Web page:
January 18, 2014 in Washington Voices

Front Porch: Thriving plant has hardy soul

By The Spokesman-Review
 

My first plant died in a matter of months. As a young college student I thought some fresh foliage would add adult ambiance to our tiny apartment. Then the plant succumbed to its sporadic watering schedule.

Unlike a cat or dog, plants don’t make audible noises when they’re thirsty, and my eye wasn’t attuned to limp leaves or crunchy soil.

When the leaves changed color, even though it wasn’t fall, my revival efforts were too late, or too much. Turning a pot into a miniature swamp doesn’t help, I learned. Well, unless you want to grow a mold colony.

This didn’t stop me from trying again. And again. Although my thumb never turned green, eventually I found and fostered a few resilient plants. Still, my two-year indoor foliage survival rate is about 50 percent.

If a plant makes it six months under my care, I consider it a friend, accepting me as I am, with all my failings. I’m a forgetful fertilizer, for example. While I’m good with outdoor plants and have a lovely lawn and garden, I’m forgetful with the inside vegetation.

My houseplants must adapt to a rugged life of inconsistent care, or die. If they live, I reward them with occasional loving glances and whatever water isn’t downed by my family during dinner.

Today, I have three plants that just passed the seven month mark, so I’m hopeful they’ll bump my sad statistic higher, perhaps passing the marriage survival rate. I want this especially for the plant I named Evelyn.

Last summer at a girls’ night, my friend Beth brought a bevy of plants to adopt out. She was moving to Chicago and didn’t want to transport her horticultural horde across the country in her car. I couldn’t blame her. Some of my previous plants hadn’t survived moves across town.

So I selected two plants that matched vegetation I already owned, foliage that had survived eight years, my cubicle desk days and an at-home office environment that includes wintertime blasts of hot air from the gas fireplace.

While fingering the fresh leaves on Beth’s green gifts, I hoped hardiness was a genetic trait and not evidence of plant personality.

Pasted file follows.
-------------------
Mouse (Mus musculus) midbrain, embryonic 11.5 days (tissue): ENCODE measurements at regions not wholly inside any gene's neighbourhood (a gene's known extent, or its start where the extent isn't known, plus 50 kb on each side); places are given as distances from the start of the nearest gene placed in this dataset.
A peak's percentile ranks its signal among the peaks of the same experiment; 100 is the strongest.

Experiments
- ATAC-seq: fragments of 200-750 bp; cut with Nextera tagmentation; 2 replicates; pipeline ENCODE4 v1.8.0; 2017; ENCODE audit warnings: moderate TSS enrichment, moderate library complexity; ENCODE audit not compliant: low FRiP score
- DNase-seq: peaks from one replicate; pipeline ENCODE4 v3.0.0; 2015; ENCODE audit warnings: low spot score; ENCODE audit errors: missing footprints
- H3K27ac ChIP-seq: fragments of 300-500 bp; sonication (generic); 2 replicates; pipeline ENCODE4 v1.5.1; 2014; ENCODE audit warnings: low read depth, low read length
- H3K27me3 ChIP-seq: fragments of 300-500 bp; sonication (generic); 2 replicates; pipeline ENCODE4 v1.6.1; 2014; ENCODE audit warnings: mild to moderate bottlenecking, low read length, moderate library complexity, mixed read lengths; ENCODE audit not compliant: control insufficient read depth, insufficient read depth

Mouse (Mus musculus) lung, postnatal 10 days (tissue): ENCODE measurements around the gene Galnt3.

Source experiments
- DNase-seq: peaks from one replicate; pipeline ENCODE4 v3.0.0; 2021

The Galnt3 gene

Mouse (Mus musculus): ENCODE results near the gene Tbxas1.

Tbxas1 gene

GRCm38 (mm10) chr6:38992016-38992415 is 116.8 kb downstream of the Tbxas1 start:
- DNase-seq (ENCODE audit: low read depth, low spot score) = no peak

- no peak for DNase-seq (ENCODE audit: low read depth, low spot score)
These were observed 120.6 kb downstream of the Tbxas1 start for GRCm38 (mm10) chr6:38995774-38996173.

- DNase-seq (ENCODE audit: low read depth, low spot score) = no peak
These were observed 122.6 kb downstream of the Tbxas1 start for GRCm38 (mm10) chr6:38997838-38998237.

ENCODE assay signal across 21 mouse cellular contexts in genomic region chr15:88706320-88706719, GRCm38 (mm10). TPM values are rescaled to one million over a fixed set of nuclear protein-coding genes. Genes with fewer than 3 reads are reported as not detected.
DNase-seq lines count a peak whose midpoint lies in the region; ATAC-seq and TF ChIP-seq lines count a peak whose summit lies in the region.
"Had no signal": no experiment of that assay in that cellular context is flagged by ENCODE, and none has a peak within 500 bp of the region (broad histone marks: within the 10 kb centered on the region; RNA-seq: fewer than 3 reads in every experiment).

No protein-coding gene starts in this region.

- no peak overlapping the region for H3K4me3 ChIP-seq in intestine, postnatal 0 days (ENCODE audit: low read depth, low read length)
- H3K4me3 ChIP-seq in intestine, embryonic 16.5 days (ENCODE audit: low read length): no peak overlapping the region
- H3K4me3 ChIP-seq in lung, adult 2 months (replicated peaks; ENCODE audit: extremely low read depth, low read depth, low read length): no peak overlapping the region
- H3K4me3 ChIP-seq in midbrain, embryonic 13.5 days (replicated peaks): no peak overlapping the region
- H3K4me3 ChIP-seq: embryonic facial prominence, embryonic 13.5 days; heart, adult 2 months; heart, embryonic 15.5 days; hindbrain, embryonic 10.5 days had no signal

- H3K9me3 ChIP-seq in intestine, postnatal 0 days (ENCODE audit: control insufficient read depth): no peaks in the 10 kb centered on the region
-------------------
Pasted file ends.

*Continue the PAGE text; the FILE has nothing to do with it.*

Then Beth held the yet un-named Evelyn aloft. Whoever takes this one, she said, must promise to keep it alive.

I averted my eyes.

The plant, Beth said, had come from an estate sale where the family admonished her to take good care of it, because their mother had loved it.

Intrigued, I looked a little closer. I wondered if a plant could feel sadness when losing a long-term relationship or leaving a comfy home with consistent care. No new locale could replicate the exact balance of light or watering schedule. Then I saw something that interrupted my mental musing.

“That looks like two plants,” I blurted, pointing out how the bright green leaves with jagged edges sprouted upward amongst deeper-hued leaves shaped like little hearts.

She looked at it again. “I’ve had this plant 10 years and never noticed that,” she admitted. Then she told me my observation meant I was the one who must take the plant. I agreed because the plant had a story. I love stories.

This week I learned that the woman’s two daughters had made Beth swear that she could and would care for their mother’s favorite plant.

“They themselves were sad that it was not in good shape – their mother’s illness had kept her from being able to care for it in those last weeks,” Beth wrote, adding that a friend who had accompanied her to the sale would periodically ask how the plant was doing. “Once, when she saw that it languished a bit (it’s a hard plant to care for!), she chastised me and reminded me that I had made a promise to care for the plant.”

I’m glad I didn’t know that last summer.

At first, when I hung the pot by the hutch in my dining room, I feared it would succumb as so many other leafy friends had. During the first week it looked parched, as if craving the meals it supervised from its lofty corner.

But I had hopeful optimism and a deep desire to keep the plant alive, in honor of its two previous owners.

Plus, after years of experience killing flora, I knew to check the soil before watering. This must have worked, or else my leafy adoptee decided to accept my limitations as a horticulturist and lived anyway.

When she sprouted new leaves at week three I named her Evelyn. The name means life and makes me think of a kindly woman who has lived many seasons. I hoped the plant would live up to her name.

So far she has. Her two-toned greenery shines as if she’s soaking up the life of our household while giving it back to us with her beauty.

Science may say that plants don’t have emotion but when I look at Evelyn I see a hardy soul. She’s experienced love and loss more than once but still she continues to live and grow, her heart held out for all to see.

Reach Jill Barville by email at jbarville@msn.com

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